Bank robbers and gamblers will tell you what people are prepared to do for the sake of money. But money also has more subtle influences. Back in 2006, researchers showed that mere reminders of money made people more selfish (although note a later attempt failed to replicate this result).
In the latest research in this field, a team led by Yuwei Jiang have shown that exposing people to pictures of money, or to money-related words, reduces their emotional expressivity and makes them more sensitive to other people’s expressions of emotion. The researchers think the effect occurs because money primes a business mindset, and in business the cultural norm is to conceal emotion.
There were six studies in all, involving a mixture of dozens of undergrads in Hong Kong, and dozens of US adults recruited via the Amazon Mechanical Turk website. In every case some participants were exposed to money and some weren’t. The money exposure was either via looking at pictures of cash and coins, ostensibly to judge the clarity and lighting of the pictures (control participants saw pictures of sea shells, furniture or green leaves), or through rearranging words into sentences, many of which pertained to money (control participants only dealt with neutral sentences).
Being exposed to pictures of money or money-related words led participants to say they were less keen on sharing their emotions; to actually convey less negative emotion when asked to write a negative review about a product they were unhappy with; to convey less positive emotion when asked to write a description of a funny movie clip; to perceive other people’s facial expressions of emotion as more intense; and to have less desire to interact with a smiley or angry person. In each case these effects were shown in comparison with control participants who were not exposed to money.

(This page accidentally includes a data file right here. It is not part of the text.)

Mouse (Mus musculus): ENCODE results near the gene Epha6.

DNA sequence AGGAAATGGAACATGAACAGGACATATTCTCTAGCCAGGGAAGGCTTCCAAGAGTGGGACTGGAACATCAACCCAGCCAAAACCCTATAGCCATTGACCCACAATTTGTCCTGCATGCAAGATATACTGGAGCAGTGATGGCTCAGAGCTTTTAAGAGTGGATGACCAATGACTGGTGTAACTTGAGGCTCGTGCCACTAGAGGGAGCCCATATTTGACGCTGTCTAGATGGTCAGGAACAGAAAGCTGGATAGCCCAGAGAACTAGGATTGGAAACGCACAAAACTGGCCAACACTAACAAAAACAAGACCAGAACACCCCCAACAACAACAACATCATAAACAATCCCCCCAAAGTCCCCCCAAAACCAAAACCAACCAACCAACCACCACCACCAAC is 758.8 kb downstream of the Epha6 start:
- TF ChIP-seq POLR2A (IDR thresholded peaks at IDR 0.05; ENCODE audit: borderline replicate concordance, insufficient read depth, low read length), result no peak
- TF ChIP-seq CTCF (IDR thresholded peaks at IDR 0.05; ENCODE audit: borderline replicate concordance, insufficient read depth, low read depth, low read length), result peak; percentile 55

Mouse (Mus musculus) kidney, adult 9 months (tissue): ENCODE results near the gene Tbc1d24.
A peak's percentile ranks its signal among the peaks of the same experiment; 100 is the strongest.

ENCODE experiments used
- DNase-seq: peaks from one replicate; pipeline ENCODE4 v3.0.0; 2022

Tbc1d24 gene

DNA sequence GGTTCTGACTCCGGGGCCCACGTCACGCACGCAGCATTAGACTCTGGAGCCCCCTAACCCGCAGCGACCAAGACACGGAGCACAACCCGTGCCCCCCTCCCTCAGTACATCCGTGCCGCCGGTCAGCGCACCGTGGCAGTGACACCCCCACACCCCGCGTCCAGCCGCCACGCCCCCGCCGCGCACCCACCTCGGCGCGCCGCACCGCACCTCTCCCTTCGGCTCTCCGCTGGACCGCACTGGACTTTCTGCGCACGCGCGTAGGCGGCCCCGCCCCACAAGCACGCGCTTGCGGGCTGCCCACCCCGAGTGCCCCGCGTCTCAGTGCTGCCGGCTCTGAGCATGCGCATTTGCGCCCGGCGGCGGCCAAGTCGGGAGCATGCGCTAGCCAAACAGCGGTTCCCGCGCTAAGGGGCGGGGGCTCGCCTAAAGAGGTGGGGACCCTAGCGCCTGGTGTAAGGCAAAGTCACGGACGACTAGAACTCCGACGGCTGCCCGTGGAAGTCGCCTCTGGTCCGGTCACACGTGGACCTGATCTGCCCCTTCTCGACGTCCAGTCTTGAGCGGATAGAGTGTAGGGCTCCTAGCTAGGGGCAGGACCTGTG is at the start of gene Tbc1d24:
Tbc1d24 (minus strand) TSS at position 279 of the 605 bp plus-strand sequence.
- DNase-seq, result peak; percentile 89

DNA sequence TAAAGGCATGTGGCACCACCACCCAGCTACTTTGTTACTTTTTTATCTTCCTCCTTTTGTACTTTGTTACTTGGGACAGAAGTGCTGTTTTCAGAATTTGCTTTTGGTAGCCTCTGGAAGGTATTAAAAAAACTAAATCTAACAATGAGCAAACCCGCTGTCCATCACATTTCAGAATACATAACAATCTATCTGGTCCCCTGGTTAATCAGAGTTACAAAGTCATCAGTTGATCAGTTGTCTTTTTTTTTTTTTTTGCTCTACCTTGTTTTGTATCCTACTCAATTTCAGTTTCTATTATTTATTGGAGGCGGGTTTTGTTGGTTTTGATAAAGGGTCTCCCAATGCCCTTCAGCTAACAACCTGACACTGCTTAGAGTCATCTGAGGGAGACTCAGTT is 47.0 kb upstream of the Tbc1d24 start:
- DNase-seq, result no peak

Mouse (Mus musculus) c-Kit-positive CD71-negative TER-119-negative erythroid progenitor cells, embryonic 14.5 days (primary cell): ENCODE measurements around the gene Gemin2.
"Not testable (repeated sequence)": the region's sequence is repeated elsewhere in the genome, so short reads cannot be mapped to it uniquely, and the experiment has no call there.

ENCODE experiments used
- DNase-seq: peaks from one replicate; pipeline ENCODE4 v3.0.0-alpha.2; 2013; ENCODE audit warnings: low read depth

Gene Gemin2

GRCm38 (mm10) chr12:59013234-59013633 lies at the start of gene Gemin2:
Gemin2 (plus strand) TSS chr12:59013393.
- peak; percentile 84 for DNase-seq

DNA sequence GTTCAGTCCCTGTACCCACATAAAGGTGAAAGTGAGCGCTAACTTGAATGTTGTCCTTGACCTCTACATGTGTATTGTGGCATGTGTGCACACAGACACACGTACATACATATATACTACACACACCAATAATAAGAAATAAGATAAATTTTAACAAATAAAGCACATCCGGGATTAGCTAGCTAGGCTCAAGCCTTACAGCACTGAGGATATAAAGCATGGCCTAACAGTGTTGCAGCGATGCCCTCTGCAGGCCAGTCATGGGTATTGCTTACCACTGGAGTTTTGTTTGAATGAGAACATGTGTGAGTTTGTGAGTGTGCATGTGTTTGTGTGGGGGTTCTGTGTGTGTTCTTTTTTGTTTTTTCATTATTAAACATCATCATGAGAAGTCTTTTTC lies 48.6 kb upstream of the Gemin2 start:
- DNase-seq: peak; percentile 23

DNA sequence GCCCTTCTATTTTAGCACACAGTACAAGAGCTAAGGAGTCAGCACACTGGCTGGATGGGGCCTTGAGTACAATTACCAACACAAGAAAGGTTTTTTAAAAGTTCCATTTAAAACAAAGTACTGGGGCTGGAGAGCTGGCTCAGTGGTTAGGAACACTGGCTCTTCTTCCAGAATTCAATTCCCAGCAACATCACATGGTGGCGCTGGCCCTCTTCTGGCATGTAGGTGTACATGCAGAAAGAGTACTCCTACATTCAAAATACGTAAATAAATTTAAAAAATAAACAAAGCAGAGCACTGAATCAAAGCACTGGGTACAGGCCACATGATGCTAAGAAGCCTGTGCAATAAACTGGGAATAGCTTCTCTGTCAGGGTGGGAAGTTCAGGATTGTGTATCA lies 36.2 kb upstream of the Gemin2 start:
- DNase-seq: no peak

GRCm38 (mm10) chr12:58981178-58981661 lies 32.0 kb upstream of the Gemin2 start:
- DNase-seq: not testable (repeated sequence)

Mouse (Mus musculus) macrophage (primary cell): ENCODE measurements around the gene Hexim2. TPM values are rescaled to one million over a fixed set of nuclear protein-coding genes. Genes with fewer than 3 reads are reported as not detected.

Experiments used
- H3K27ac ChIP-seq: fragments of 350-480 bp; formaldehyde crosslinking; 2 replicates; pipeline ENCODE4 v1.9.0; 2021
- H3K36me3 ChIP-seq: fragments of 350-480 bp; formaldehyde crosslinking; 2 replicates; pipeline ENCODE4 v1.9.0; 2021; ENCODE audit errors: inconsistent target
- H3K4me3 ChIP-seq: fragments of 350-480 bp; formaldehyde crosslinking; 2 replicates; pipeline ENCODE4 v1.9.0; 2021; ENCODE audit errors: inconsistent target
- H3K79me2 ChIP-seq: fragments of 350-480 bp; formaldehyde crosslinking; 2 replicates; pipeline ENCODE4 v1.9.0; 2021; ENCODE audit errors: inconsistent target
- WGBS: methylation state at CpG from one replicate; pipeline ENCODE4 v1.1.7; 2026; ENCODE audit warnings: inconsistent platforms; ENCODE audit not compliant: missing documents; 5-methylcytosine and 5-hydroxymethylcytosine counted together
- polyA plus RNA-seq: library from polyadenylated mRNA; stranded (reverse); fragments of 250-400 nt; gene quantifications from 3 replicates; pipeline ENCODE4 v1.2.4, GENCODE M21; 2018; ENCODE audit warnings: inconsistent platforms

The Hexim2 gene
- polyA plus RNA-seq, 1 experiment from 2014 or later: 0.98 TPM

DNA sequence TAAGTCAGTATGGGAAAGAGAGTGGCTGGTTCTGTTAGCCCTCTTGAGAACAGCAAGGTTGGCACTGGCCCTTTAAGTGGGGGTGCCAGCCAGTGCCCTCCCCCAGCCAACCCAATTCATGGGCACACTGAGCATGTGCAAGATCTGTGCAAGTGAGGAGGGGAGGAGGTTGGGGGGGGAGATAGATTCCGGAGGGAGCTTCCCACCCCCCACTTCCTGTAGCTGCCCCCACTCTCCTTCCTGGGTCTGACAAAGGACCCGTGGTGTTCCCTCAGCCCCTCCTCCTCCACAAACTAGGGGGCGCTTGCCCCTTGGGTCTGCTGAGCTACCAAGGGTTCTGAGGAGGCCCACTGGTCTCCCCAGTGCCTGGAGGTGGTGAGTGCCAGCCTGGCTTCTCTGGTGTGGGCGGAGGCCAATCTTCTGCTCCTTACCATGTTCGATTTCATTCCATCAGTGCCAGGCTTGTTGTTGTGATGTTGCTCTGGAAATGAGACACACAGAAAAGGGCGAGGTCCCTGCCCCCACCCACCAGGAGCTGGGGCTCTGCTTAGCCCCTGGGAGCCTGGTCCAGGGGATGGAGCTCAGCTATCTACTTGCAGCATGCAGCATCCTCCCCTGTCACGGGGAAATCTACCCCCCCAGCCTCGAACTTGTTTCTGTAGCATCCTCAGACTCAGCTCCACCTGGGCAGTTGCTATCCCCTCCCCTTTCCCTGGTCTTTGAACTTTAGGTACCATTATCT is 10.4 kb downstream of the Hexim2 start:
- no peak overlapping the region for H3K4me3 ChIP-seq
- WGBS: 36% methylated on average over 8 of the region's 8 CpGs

A couple of details to consider. Jiang and his colleagues said these effects weren’t simply related to motivation. For example, on the writing tasks, the money condition participants wrote just as many words and for just as long as the control participants; the specific difference was that they included less emotion in their writing. Also, there were ways to reduce the effects of money. For example, when money-exposed people were told that other people’s emotions were being displayed in private, they no longer rated those people’s emotions as more intense – this is consistent with the idea that money primes a business mindset that has implications for the public, but not private, expression of emotion.
The researchers said their findings have several practical implications. “… if a consideration of money increases individuals’ perception that the public expression of emotion is inappropriate,” they explained, “it may decrease the desirability of using money as a medium of exchange when strong feelings are being conveyed.” They also added that more research is needed to see if the effects they reported will apply in nations or cultures that are less commercialised than the US and Hong Kong.
Jiang, Y., Chen, Z., & Wyer, R. (2014). Impact of money on emotional expression Journal of Experimental Social Psychology, 55, 228-233 DOI: 10.1016/j.jesp.2014.07.013